It’s not solely about specs and performance, though. These Strix laptops still have a splash of unique gaming identity with its accent of RGB shine, glowing around the base of the chassis. You even get a windowed view of the cooling system at work near the bottom of the back of the keyboard deck. At 5.7 pounds it’s not quite as light as the Zephyrus laptops — nor is it nearly as thin.
One interesting feature made exclusively for esports professionals is the ROG Keystone, a small triangular key that can allow multiple people to use the same machine without having to switch Armoury Crate profiles or lighting customization. You can even create an encrypted “Shadow Drive” with the ROG Keystone that gives you access to these hidden files. Asus says it’ll add more useful functionality to the Keystone in the future.
So, what’s the difference these two models? Well, the Scar III has a gunmetal grey finish with a carbon-weave styling on the inner deck and the Hero III is a simpler black color.
The midrange options in the Strix line are the G G531 (15-inch) and G731 (17-inch). They’re identical to the Scar III and Hero III, minus some of the higher-end components and features. The G series Strix laptops come with up to 9th-gen Core i7 processors, RTX 2070, and a 144Hz refresh rate display. It lacks the ROG Keystone, but it does still have the wrap-around light bar, slim bezels, and streamlined design.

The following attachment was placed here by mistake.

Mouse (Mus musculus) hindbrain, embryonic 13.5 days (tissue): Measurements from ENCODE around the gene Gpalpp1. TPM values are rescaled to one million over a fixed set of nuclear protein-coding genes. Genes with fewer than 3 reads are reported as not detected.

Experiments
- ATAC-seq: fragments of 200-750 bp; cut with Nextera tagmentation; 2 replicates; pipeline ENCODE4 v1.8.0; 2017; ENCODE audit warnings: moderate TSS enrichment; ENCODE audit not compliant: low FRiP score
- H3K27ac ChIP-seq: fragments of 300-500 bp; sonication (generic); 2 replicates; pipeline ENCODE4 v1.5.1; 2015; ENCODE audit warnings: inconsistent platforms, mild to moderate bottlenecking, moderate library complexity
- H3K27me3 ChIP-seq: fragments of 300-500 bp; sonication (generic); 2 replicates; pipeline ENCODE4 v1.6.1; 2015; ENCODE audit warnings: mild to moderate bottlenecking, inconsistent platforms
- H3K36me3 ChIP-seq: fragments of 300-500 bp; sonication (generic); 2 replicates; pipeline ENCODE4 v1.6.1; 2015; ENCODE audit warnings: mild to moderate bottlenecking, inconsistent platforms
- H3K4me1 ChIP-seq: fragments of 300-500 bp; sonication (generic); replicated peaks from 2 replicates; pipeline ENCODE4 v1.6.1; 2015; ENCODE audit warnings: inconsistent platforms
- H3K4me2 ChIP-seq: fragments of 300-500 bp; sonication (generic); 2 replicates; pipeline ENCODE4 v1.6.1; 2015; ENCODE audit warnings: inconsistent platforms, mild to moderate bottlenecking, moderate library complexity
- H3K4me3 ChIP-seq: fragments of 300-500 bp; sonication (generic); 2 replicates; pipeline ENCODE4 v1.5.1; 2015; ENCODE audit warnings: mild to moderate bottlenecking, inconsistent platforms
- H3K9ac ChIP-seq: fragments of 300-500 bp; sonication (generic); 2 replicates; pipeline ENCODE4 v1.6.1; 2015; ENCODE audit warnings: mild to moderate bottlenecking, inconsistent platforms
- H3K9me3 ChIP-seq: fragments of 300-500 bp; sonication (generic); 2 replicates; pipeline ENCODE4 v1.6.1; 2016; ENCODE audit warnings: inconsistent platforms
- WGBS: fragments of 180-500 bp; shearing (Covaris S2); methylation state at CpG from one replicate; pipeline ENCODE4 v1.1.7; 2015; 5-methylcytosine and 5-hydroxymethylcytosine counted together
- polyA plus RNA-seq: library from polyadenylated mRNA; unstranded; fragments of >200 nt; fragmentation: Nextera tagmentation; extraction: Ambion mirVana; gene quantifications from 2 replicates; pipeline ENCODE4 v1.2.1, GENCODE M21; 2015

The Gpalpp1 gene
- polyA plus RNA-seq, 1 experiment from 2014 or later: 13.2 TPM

We don’t have finalized availability on the Scar III and Hero III, but the Strix G G531 and Strix G G731 will both be available at Best Buy on April 23 starting at $999.
At the bottom of the totem pole are the TUF Gaming laptops, which aren’t given the privilege of ROG branding. They do, however, offer some impressive performance at discounted prices. New this time around are the FX505 (15-inch) and FX705 (17-inch), two size options in the same design.
Asus has chosen to use AMD processors in these laptops, implementing the quad-core Ryzen 7 on the CPU side of things. For graphics, you get the new GTX 1660 Ti, built on Nvidia’s Turing architecture. Asus says there will be a number of storage options, ranging from SSDs up to 512GB to 1TB HDDs.
Nvidia says the GTX 1660 Ti can push out up to 100 FPS (frames per second) in modern battle royale games like Fortnite or Apex Legends at High settings in 1080p. Fortunately, Asus is including up to 120Hz refresh rate screens to take full advantage of those framerates. You won’t find the slick design or advanced features in the other lines here, just a solid, performance-driven value offering. We don’t have firm pricing yet, but you can expect these TUF laptops to be available in the second quarter of 2019.